Any reader who carefully examines this manual, the web site, or the component library will realize I have definite ideas about how to reduce software complexity. I'm greatly indebted to a fellow researcher, Jung Choi, for extensive discussions before I even began work on the shim. We had hoped to carry out research together, and though funding issues prevented it, I'd at least like to acknowledge here the importance of our free-ranging discussions on software engineering, programming languages, and free software.
The creation of free software has its own unique challenges, and my friends have been great encouragement while I grappled with them. As the first user, Russ Herrold has been such a good friend. In addition, outside of the workplace, Rich Burgan, Derek Yang, Satya Pattanaik, and Marc Flynn have been sympathetic listeners to my blow-by-blow accounts of the development process, showing much more interest than the topic probably deserved.
My family also has been unstinting in their encouragement, my sisters Tina, Sonny, and Tricia always there to listen, and my mother Paula Pippin steadfast and encouraging over a very long time, not just for the shim, but before that with my graduate school work also, which took much longer.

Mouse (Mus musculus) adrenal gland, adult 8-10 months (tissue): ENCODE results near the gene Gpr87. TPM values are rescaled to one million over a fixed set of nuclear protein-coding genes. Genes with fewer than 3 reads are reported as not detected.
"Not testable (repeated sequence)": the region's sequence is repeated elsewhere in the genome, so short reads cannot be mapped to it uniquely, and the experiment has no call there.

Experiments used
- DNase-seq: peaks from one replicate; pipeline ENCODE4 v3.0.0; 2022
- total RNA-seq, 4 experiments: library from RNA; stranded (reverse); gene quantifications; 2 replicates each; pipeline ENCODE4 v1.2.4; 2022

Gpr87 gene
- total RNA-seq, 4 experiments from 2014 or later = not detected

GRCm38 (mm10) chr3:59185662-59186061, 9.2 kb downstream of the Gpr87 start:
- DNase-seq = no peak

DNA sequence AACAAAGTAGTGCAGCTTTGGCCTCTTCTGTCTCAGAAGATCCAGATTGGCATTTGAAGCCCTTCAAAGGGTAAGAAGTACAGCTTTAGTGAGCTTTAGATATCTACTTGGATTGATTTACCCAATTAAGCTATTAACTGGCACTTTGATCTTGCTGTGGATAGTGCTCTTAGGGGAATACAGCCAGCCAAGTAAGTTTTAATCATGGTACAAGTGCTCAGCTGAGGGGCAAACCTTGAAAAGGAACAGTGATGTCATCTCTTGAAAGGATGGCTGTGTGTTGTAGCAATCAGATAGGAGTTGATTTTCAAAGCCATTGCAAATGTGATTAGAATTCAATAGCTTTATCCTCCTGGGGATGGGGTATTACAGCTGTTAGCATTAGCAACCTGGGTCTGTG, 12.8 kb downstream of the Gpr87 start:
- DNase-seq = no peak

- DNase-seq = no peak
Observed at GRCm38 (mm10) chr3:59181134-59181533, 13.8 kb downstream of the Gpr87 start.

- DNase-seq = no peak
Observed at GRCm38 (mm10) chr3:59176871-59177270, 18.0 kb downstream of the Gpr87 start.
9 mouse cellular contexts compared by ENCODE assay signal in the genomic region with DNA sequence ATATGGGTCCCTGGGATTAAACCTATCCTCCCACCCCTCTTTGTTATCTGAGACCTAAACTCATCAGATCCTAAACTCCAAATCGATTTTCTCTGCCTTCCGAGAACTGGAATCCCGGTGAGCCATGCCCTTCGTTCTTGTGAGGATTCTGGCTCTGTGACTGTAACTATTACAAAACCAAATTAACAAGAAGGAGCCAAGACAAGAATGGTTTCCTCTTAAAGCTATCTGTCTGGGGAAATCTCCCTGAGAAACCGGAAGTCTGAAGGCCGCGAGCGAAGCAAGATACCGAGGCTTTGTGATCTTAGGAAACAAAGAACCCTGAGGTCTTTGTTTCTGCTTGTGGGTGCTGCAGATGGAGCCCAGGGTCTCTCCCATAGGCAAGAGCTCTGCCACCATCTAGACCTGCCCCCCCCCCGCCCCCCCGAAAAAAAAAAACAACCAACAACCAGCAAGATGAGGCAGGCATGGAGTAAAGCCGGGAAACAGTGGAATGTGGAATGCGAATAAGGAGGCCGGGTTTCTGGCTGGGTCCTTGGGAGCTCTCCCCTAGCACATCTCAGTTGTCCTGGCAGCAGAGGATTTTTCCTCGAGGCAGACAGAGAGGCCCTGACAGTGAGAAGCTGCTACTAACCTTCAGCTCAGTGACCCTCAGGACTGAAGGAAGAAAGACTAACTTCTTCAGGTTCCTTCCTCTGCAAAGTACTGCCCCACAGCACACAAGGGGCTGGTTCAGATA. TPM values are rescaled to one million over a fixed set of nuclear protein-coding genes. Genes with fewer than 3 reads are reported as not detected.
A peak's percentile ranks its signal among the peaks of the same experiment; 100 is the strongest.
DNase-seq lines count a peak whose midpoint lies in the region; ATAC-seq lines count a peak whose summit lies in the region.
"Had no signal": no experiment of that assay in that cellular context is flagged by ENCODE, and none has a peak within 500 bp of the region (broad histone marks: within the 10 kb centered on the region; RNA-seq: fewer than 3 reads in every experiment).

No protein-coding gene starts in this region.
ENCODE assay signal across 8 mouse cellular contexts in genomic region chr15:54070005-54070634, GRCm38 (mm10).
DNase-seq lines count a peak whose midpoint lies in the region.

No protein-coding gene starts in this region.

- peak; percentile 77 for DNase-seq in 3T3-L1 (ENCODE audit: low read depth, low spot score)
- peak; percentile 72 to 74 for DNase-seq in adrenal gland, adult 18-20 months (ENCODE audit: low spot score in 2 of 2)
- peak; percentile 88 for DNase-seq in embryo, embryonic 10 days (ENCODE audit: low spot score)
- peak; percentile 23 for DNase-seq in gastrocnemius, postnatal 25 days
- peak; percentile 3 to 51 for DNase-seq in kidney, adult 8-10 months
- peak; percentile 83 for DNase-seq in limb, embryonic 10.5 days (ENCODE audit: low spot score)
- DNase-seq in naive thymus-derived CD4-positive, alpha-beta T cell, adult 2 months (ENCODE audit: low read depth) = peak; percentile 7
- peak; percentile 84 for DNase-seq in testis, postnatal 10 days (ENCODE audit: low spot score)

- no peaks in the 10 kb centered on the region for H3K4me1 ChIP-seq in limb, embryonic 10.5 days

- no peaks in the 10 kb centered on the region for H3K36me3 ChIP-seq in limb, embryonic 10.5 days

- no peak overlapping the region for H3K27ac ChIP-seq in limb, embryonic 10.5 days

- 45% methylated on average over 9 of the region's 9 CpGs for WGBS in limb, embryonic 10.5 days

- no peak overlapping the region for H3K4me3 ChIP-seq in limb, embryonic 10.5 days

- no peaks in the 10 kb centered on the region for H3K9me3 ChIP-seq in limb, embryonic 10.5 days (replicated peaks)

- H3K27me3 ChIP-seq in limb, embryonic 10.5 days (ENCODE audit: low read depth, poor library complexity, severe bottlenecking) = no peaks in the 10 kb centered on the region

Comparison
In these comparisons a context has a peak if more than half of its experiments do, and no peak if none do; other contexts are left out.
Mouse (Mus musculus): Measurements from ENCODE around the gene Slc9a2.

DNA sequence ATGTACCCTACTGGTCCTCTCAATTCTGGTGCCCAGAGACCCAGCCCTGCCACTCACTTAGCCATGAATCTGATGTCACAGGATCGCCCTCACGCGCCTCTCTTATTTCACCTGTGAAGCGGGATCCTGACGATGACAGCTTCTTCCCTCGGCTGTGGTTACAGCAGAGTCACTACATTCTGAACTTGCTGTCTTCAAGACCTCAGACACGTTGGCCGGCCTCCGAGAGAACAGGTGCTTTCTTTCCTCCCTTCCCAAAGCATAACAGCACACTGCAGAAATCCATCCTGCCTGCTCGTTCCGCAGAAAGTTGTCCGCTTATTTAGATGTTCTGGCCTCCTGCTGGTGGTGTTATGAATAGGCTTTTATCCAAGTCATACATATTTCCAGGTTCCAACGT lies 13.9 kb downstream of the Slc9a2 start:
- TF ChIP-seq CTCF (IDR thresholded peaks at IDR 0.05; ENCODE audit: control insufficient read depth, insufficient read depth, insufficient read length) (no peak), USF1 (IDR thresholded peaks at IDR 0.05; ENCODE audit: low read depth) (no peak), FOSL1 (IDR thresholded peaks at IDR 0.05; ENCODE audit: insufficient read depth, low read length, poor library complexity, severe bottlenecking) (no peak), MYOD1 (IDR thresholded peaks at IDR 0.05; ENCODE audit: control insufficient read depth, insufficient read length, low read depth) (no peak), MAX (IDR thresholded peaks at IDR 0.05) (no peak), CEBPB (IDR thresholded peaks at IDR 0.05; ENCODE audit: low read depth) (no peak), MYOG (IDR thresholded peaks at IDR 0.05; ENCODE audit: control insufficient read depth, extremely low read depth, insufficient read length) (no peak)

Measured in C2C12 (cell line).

I have too many debts from grad school to mention here, and so for the most part I'll leave the acknowledgements in my dissertation  to carry that burden. A few, however, are so far-reaching that I'll repeat them here. A Buddhist teacher, Daisaku Ikeda, with his emphasis on the value of life-long learning, provided the encouragement that sent me back to school even after some time in industry, and my debt here is far, far beyond any explanation. My first advisor, Spiro Michaylov, and second advisor, Neelam Soundarajan, were each excellent teachers, and I owe much of my achievements in grad school to them.
Bill Pippin 2010-01-14